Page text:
Last weekend was Canadian Thanksgiving. Despite having been here four years now, it still feels like practice Thanksgiving, to be honest – a chance to hone your craft before heading down south several weeks later for The Show. Canadian Thanksgiving is pretty much a standard 3-day weekend up here. Participation is elective and spotty at best – it’s kind of like how you wouldn’t know it was Columbus Day unless you saw ads for Columbus Day sales at your local RV dealer and were planning on getting away this weekend because you had a day off…but you’re not necessarily going to do anything Columbus-y. (Especially not if you live in Berkeley, where if you are doing anything that weekend, you are celebrating Indigenous People’s Day as opposed to paying homage to that bumbling foreign oppressor…but I digress.)
Americans take their Thanksgiving far more seriously – a half day on Wednesday followed by a full 4-day weekend and the total shutdown of all stores – except the few grocery stores that stay open until around 11am to accommodate panicked shoppers who forgot shallots or cranberries or some such thing. Then of course there’s the football and the frenetic preparations for the utter chaos that is Black Friday.
With the exception of football and Black Friday, my family is no different. We all make it for Thanksgiving, and the food is epic. We each have our areas of expertise. Mine happen to be pumpkin pie and cranberry sauce. I have a pumpkin pie recipe that was handed down from my grandmother to my mother and eventually to me. It’s been tweaked and honed over the years – tricks to get that crust to flaky perfection, the slightest adjustments to get the filling to the perfect balance of creamy goodness and pumpkiny spice. Oh, yeah – and this is not that recipe. Sorry folks. That recipe will kill you.
I’m really taking a long time to get to the point. This is the part I always skip anyways when I’m looking for recipes online….blah blah blah, it’s fall and you wanted to make something homey…we get it, skip to the ingredients. So odds are you aren’t even reading this. If you are, the point is that my husband’s family does make a big deal out of Canadian Thanksgiving – thank goodness! – and I’ve got some dietary restrictions this year. Meh. Normally, I don’t ask other people to accommodate my diet – I just skip things, or I break the rules and feel gross later. It turns out, however, that my brother-in-law recently discovered that he is pretty much allergic to all things that you need to avoid on a fertility diet, which works out perfectly for me, since he very much is the sort to ask everybody to accommodate his diet. So this year, we had vegan mashed potatoes, and vegan, gluten free cornbread and stuffing, and I made this pie. I have to say, it was the first time I’ve ever finished a Thanksgiving dinner and not felt sluggish, overstuffed and yucky. It was fantastic!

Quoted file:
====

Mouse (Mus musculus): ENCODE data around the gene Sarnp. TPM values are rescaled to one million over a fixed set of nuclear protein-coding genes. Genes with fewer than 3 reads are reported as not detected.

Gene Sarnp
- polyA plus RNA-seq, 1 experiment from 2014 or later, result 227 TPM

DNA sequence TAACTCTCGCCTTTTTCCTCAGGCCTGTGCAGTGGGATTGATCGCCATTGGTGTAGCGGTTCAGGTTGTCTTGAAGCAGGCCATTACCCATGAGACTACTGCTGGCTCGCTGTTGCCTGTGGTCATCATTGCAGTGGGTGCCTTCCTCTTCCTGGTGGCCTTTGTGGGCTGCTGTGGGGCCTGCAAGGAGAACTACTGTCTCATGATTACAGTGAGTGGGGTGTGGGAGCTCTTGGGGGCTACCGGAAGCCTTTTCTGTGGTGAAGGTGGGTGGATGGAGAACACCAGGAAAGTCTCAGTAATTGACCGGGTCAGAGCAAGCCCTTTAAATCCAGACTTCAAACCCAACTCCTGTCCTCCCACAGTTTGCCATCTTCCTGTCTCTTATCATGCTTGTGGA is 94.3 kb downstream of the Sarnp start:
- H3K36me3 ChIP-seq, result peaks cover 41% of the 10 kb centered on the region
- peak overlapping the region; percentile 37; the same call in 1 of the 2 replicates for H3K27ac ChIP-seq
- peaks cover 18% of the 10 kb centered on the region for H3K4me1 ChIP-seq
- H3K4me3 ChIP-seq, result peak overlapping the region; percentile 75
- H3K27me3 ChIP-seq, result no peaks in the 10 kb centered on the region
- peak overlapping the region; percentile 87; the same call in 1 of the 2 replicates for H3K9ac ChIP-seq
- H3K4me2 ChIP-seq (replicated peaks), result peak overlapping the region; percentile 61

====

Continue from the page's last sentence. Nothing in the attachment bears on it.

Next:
I adapted the pie from this Vegan Sweet Potato Pie recipe on my Endo Diet Pinterest Board. Let me be clear: it’s not as good as the eggy, creamy, gluten-and-crisco-laden recipe that my family has handed down for generations – BUT – it was very good. I felt that my pumpkin pie needs were met and was not tempted to drift over to the regular pumpkin pie that my mother-in-law brought. Also, I remembered to take a picture this time – yay!
I have made this crust before with regular flour, and it was really tasty. This time, to make it gluten free, I used this, which I recently stumbled across in Costco and decided to give a whirl:
I found the crust slightly more brittle and slightly less flavorful using this, but people who had not experienced the previous crust said that they thought the gluten-free crust was good. So, perhaps better if you don’t know what you’re missing.
I’m just reposting the recipe here with all my modifications because it’s going to be easier than switching back and forth between two recipes:
For the crust
1/2 cup almonds, coarsely chopped
1/2 cup rolled oats
1 cup gluten free flour
1/4 cup coconut oil
2 tablespoons maple syrup
For the filling
3 tablespoons cornstarch
3/4 cup packed dark brown sugar
2 14-oz cans pumpkin
3/4 cup unsweetened coconut milk
1 heaping teaspoon nutmeg
1 heaping teaspoon cinnamon
1/2 teaspoon ground cloves
1/2 teaspoon ginger
1/2 teaspoon sea salt
For the coconut whipped cream
2 cans full-fat coconut milk (chilled overnight)
1 tablespoon and 1 teaspoon maple syrup
1 teaspoon vanilla extract
1. Add almonds and rolled oats to a food processor and grind to a powder. Make sure you don’t overblend — you may end up making a paste. Place flour in a medium-sized bowl and add almond and oat mixture. Mix well.
2. Add the coconut oil and mix with a fork until it is thoroughly incorporated into the flour mixture.
3. Stir in the maple syrup; mix just enough to blend well and form a dough that will hold together when pressed.
Transfer mixture to a 9-inch pie pan and spread into an even thickness on the sides and bottom of the pan.
4. Bake at 375 degrees for 20 to 25 minutes or until golden brown. Let the crust cool before filling.
5. While crust is baking, make the pie filling: in a large bowl, whisk together brown sugar and cornstarch until combined. Add pumpkin, coconut milk, nutmeg, cinnamon, cloves, ginger and salt and whisk until blended. Pour mixture into pre-baked pie crust.
6. Bake at 375 degrees for 1 hour or until edges are set and center slightly jiggles. Let cool on a wire rack at least 1 hour before serving.
7. While pie is baking, open the can of chilled coconut milk, turn upside down, and open. Pour out the liquid at the top; you’ll use the cream part, not the liquid.
8. Gently pour the coconut fat into a food processor and blend until whipped. Add vanilla and maple syrup and whip again until fully incorporated. Refrigerate until ready to serve with pie.
Bottom line: Easy recipe with no super obscure ingredients. Scratches the pumpkin pie itch without making you feel gross later.